Renewables share could be as low as 55% in 2030 – report
Clean Energy Wire
While Germany is aiming to have renewable energy sources account for a total of 65 percent of its gross electricity consumption by 2030, the country is unlikely to reach this target, according to the Institute of Energy Economics (EWI) at the University of Cologne. In its new analysis the EWI found that the actual figure which can be achieved with the measures and expansion pathways set in the government's 2021 Renewable Energy Act (EEG) could be as low as 55 percent. The possible difference results from an estimated electricity demand of 685 terawatt-hours (TWh) per year and the planned electricity generation from renewable energy sources of 377 TWh per year. In its analysis, “Impact of the EEG 2021 on the share of renewables in electricity demand in 2030“, the EWI estimated the gross electricity consumption for the year 2030 and compared that figure to the planned electricity generation from renewable energy sources. In order for Germany to achieve the 65 percent target, the country will have to meet higher electricity demand and significantly higher renewable energy generation than foreseen in the current law. While the German government assumes gross electricity consumption of 580 TWh per year by 2030, the EWI estimates that figure will be actually be around 685 TWh due to the increasing uptake of electric vehicles and heat pumps as well as the planned production of green hydrogen. The study also finds that renewable generation will have to be considerably higher than what is expected in the EEG 2021 in order to reach the 65 percent target. The law currently foresees an installed renewables capacity of 205 GW and generation of 377 TWh in 2030, up from 243 TWh in 2019. “Our analysis shows that to meet the 65 percent target, generation from renewables would have to be 68 TWh higher in 2030 compared to the EEG,” said EWI manager Max Gierkink.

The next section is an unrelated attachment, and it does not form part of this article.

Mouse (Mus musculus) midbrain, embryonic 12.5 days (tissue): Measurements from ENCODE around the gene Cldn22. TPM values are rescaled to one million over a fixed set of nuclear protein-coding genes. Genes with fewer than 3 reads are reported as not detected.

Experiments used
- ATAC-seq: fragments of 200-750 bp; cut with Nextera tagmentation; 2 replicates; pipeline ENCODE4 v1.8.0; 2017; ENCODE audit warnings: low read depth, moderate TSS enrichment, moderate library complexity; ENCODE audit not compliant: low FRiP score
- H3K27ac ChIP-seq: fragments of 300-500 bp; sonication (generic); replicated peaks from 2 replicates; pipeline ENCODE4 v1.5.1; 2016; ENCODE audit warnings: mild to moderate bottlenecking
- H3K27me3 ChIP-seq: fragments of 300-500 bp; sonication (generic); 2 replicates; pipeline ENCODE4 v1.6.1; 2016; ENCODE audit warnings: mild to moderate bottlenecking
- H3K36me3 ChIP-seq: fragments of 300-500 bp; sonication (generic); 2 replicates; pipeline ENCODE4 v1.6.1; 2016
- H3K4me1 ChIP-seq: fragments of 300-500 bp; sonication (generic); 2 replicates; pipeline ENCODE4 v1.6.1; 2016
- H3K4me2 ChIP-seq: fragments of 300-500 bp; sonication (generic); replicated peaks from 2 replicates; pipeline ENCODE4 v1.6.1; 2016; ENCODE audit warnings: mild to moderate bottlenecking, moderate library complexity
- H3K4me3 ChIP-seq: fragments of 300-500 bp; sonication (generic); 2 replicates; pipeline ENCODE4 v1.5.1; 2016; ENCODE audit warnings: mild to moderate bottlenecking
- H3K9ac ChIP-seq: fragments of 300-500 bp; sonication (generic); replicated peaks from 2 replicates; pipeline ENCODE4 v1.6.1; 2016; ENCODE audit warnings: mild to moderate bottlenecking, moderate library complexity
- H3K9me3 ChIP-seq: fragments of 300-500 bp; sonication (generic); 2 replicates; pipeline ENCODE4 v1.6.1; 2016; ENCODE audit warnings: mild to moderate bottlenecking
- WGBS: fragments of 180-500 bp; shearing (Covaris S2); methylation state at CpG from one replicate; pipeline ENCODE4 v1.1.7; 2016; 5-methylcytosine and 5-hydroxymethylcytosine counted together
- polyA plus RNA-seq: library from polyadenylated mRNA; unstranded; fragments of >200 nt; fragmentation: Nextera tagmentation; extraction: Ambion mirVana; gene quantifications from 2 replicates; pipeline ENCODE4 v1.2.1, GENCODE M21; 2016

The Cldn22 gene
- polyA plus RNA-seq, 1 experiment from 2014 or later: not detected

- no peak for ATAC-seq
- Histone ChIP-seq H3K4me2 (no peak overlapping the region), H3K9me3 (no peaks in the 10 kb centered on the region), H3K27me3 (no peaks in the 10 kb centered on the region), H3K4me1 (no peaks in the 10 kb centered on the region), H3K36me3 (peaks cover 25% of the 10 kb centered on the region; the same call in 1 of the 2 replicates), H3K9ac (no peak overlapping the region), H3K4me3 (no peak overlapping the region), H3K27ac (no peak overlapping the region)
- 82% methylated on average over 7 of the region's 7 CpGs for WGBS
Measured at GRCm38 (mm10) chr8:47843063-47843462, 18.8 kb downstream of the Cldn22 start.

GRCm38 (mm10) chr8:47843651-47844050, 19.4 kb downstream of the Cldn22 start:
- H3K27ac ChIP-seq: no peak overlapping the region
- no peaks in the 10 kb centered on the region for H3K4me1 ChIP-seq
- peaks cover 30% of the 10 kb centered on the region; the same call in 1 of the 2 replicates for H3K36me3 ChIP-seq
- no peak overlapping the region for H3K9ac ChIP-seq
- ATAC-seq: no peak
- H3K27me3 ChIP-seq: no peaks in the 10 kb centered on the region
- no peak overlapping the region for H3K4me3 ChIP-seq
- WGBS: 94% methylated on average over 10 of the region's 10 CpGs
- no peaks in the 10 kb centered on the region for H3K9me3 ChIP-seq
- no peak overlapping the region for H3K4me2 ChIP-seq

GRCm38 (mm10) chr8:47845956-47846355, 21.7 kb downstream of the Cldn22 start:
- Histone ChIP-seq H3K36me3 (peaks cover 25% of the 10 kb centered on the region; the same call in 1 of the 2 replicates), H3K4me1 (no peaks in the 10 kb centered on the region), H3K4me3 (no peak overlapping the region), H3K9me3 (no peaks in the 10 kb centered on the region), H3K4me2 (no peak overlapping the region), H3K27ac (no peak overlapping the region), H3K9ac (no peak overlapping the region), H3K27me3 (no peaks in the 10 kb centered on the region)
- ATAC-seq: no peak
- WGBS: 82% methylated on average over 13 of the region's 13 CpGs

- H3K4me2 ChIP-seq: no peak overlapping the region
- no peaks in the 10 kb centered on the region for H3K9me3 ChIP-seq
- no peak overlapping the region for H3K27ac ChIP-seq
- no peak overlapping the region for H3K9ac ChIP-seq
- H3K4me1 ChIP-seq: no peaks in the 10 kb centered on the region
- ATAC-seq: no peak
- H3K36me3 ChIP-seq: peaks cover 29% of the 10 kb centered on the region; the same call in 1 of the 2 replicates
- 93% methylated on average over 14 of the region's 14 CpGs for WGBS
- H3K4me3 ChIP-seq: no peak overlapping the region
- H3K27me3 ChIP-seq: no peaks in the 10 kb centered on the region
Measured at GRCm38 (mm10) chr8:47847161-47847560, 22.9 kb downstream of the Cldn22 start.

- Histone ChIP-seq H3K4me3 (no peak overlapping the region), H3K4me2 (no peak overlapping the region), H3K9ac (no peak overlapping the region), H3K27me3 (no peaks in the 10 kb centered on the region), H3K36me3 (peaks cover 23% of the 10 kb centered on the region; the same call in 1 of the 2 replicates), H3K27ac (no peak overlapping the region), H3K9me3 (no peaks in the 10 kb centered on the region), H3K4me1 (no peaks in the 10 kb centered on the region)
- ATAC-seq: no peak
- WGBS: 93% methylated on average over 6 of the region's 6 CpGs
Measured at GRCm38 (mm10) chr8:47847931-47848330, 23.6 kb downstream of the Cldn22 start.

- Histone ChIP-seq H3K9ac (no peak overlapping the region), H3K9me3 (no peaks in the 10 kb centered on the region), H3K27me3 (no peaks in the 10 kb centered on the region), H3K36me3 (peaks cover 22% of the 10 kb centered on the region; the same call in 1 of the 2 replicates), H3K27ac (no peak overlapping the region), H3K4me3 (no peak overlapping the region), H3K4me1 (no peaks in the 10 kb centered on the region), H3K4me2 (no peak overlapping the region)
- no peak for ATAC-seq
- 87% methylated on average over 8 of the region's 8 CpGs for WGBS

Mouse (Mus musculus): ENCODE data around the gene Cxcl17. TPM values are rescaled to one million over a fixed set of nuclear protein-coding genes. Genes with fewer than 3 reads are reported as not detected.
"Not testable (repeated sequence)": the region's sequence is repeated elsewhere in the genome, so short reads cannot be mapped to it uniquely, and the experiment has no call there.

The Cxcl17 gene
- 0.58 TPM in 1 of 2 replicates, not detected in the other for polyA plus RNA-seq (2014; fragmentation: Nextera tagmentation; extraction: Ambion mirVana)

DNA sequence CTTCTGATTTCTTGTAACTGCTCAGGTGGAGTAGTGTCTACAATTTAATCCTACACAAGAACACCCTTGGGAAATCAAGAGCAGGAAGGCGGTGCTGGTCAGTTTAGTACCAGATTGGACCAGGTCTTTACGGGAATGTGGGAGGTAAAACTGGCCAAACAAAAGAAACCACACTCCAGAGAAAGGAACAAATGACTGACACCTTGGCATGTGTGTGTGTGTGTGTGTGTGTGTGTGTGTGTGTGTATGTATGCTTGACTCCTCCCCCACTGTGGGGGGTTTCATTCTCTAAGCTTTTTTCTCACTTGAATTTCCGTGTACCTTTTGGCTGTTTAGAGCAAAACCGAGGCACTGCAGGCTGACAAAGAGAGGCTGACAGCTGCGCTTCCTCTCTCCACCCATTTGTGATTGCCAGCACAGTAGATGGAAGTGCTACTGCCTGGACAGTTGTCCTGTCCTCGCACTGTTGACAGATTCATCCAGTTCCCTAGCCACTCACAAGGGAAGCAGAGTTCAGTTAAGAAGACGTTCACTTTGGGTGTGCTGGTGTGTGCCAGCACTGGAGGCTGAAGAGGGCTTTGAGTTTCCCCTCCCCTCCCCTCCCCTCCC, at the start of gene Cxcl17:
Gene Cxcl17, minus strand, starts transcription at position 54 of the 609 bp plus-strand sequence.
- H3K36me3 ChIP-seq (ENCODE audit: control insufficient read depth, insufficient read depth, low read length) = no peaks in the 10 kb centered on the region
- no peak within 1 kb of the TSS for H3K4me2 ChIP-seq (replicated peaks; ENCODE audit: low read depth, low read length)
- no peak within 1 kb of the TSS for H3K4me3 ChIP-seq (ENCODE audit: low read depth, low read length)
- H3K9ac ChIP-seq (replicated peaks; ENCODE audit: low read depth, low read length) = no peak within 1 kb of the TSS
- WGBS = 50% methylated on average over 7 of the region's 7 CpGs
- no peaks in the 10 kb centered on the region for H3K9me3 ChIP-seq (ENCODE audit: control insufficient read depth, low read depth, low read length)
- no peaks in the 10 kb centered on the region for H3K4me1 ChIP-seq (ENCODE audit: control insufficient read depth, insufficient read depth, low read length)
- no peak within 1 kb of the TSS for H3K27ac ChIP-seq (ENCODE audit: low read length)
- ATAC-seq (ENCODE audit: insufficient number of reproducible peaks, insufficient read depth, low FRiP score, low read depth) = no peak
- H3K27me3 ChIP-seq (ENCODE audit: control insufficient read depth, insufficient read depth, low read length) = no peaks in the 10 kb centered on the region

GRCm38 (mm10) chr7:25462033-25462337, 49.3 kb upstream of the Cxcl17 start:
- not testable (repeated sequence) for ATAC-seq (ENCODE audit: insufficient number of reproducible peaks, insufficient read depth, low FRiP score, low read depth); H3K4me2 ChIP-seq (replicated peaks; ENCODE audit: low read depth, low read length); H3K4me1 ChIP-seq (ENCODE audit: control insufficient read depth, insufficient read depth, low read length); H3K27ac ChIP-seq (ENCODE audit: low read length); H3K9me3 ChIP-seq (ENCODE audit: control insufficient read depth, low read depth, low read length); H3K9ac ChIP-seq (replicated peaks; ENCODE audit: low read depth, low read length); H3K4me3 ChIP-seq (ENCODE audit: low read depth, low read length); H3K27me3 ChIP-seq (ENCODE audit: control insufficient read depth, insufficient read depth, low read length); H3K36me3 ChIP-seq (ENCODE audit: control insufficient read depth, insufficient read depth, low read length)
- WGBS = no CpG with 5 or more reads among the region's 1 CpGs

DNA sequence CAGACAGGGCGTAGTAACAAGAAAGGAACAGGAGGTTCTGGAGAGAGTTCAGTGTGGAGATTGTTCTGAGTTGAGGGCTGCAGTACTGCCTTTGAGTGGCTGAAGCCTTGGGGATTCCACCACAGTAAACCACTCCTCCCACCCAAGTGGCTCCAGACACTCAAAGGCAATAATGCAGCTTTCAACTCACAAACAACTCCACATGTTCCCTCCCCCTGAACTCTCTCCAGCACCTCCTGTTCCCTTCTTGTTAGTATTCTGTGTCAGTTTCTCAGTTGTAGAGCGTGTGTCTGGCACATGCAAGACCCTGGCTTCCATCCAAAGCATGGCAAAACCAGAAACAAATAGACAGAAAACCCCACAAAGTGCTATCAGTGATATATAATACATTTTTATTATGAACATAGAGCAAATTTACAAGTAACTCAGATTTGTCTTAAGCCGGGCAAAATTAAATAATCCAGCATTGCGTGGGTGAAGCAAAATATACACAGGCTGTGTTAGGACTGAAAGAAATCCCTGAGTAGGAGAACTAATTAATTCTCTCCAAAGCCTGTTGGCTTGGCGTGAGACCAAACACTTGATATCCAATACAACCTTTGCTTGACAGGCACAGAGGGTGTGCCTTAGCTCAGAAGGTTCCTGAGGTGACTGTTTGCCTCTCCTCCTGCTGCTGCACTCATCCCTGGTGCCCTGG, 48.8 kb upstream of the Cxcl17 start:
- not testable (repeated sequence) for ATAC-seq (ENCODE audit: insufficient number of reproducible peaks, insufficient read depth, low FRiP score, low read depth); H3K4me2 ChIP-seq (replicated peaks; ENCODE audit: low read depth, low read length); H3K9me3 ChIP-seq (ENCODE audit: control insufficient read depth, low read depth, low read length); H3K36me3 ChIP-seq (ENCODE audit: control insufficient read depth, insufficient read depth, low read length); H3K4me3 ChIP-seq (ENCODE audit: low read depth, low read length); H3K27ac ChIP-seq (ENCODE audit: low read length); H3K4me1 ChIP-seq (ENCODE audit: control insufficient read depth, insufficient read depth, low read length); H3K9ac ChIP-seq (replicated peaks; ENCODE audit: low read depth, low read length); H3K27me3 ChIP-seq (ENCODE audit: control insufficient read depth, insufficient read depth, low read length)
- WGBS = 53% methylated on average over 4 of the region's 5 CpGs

In related news, the German Renewable Energy Federation (BEE), updating its 2030 scenario, calculates that a 77 percent renewables share of a total gross electricity demand of 745 TWh is required in 2030 in order to achieve climate targets and a significant decrease in fossil fuel generation from 329 TWh in 2019 to 169 TWh by the end of the decade. “Onshore wind and photovoltaics have the greatest potential for growth, but the mix of all renewable energy technologies is needed for an increasingly flexible electricity market,” said BEE President Simone Peter.